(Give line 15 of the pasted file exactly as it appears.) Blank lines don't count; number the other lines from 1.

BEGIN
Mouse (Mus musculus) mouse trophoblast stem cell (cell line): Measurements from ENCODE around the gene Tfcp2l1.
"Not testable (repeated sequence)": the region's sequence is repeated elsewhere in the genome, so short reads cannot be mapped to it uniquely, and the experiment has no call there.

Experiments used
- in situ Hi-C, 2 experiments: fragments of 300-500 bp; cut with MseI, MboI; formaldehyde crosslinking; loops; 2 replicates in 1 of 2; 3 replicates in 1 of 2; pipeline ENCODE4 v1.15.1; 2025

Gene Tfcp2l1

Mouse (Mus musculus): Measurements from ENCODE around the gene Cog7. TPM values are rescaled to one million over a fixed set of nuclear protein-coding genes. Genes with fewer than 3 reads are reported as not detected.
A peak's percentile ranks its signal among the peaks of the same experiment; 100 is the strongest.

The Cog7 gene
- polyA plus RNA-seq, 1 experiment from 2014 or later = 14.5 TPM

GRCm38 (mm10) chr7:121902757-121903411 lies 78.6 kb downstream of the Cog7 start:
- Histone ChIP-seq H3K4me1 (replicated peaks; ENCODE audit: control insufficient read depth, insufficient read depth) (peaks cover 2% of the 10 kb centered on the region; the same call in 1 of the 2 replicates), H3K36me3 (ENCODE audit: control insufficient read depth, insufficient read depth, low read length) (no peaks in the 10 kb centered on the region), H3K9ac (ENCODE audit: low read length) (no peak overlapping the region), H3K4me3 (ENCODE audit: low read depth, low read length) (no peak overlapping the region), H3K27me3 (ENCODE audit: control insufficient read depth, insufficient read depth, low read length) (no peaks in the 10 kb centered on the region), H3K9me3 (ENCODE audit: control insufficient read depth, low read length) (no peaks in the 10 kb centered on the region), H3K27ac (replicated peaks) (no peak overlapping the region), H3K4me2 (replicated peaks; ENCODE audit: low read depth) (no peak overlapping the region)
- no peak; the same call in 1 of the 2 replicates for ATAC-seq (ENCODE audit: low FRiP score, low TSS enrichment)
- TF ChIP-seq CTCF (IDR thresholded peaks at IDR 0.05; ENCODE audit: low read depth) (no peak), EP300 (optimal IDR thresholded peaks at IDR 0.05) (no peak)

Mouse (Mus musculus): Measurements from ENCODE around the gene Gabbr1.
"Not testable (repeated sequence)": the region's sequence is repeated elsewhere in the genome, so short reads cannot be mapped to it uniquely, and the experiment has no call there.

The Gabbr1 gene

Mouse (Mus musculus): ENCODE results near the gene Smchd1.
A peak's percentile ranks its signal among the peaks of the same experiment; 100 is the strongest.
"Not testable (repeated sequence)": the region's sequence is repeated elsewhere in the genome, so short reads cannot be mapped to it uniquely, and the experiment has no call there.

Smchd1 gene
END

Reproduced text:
"Not testable (repeated sequence)": the region's sequence is repeated elsewhere in the genome, so short reads cannot be mapped to it uniquely, and the experiment has no call there.